Commented at 4:56pm on 13th November 2012

Gavin Towey commented…

Curious, what kind of throughput were you running through MySQL and at what levels of concurrency?

Commented at 5:22pm on 13th November 2012

Dario ♛ Galvis commented…

Gavin: +1

Commented at 7:35pm on 13th November 2012

Rob Bergin commented…

And if you want VMware to buy you - you need to be on PostgreSQL.

Commented at 7:43pm on 13th November 2012

James Moss commented…

Did you find you had to rewrite many queries going from MySQL > Postgres? How did you test that?

Commented at 8:10pm on 13th November 2012

Simon Willison commented…

Gavin/Dario - I'm afraid we can't release performance metrics like that. MySQL's performance was fine for us, the problem was altering tables.

James: almost all of our database queries are handled by Django's ORM, which abstracts away most of the differences. We had to fix a couple of places that were using group by and attempting to order by a column that wasn't grouped (MySQL is OK with this, PostgreSQL isn't) - they were .annotate() queries that had a default ordering, and the fix was to add .order_by() to the end. We had a few hand-written queries which needed fixing. We tested using our existing unit tests and by running PostgreSQL on our staging server for a few weeks before the move.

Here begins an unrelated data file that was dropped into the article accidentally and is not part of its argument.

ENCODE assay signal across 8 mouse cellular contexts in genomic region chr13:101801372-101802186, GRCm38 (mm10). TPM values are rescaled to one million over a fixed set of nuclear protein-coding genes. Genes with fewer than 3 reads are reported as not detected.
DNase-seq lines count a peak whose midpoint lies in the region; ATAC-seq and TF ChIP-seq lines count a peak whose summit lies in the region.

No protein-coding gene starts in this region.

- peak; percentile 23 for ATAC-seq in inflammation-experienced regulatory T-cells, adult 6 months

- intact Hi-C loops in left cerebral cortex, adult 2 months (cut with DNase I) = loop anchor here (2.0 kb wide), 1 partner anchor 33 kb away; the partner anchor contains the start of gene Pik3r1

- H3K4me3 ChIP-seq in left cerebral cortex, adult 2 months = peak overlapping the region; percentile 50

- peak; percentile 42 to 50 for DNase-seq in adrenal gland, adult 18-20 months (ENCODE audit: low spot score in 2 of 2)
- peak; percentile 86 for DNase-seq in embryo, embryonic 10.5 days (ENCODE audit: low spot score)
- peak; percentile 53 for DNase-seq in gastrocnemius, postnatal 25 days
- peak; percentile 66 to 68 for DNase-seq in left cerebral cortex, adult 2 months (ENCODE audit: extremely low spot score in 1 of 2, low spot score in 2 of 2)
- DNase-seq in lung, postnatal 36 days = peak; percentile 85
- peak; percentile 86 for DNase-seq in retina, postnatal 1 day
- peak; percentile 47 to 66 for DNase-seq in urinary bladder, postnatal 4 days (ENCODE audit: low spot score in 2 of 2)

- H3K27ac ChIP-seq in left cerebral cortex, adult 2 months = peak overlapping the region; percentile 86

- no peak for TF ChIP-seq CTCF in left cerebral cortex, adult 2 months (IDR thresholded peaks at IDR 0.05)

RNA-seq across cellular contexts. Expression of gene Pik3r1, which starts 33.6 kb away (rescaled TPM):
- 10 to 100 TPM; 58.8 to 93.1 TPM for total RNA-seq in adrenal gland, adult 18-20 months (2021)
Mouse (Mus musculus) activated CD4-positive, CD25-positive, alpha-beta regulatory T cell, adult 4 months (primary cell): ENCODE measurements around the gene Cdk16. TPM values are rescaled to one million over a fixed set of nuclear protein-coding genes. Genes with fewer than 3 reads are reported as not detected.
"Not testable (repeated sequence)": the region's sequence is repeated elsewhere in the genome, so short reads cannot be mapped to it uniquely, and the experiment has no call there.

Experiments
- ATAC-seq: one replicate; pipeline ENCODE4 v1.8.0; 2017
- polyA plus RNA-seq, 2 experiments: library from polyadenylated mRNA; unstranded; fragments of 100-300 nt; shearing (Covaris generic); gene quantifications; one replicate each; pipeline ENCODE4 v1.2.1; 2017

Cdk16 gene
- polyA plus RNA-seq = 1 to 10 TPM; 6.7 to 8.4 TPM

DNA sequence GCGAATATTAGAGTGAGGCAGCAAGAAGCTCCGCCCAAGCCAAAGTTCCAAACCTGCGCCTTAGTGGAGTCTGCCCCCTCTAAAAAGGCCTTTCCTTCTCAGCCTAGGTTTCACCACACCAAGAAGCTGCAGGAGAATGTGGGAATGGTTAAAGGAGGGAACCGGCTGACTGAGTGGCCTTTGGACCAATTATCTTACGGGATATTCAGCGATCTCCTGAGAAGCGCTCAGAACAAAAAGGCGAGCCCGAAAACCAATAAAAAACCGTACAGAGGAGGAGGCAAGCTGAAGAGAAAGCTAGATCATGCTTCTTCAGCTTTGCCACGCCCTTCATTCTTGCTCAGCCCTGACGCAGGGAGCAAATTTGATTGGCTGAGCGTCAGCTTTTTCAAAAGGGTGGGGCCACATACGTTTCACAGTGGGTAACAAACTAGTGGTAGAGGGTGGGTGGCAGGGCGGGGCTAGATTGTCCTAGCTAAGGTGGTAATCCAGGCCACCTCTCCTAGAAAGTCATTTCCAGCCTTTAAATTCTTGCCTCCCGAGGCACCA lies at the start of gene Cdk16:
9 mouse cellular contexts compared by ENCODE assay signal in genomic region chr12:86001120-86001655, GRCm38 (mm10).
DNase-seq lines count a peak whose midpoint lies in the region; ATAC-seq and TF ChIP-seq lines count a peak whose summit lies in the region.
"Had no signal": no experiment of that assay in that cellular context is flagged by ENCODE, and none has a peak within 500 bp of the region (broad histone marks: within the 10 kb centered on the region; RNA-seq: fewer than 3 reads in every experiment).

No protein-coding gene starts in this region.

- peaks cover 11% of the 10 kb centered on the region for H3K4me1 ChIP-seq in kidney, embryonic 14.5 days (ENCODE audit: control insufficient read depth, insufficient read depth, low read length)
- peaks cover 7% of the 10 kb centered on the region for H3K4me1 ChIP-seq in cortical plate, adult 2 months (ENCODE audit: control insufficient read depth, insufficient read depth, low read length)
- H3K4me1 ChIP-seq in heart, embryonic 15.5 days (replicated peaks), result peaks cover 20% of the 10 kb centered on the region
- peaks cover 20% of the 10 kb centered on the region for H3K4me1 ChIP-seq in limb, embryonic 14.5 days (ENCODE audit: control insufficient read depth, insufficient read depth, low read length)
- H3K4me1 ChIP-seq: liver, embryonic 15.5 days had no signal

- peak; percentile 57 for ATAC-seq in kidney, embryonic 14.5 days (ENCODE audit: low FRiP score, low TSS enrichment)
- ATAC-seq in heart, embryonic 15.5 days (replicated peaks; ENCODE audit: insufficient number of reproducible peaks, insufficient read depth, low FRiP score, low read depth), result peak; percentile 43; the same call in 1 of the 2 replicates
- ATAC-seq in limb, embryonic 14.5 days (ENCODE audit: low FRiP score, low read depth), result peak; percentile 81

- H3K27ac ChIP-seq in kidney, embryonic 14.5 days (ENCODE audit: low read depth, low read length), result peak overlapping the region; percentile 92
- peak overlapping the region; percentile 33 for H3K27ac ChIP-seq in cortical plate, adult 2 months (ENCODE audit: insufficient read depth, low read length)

Commented at 11:37am on 14th November 2012

Steve Holden commented…

I'd be interested to know what Plan B was. Which is to say, if the migration had failed, what was the fallback plan?

Commented at 4:30pm on 14th November 2012

Simon Willison commented…

We still had the existing site running on MySQL on EC2, and since it was in read-only mode there were no changes being made to that database - if the migration to PostgreSQL/SoftLayer had failed, we would have switched the old site out of read-only mode and continued as we had before (then figured out what went wrong and scheduled another migration window).

Commented at 10:12am on 15th November 2012


Time 2:43pm

Date 13th November 2012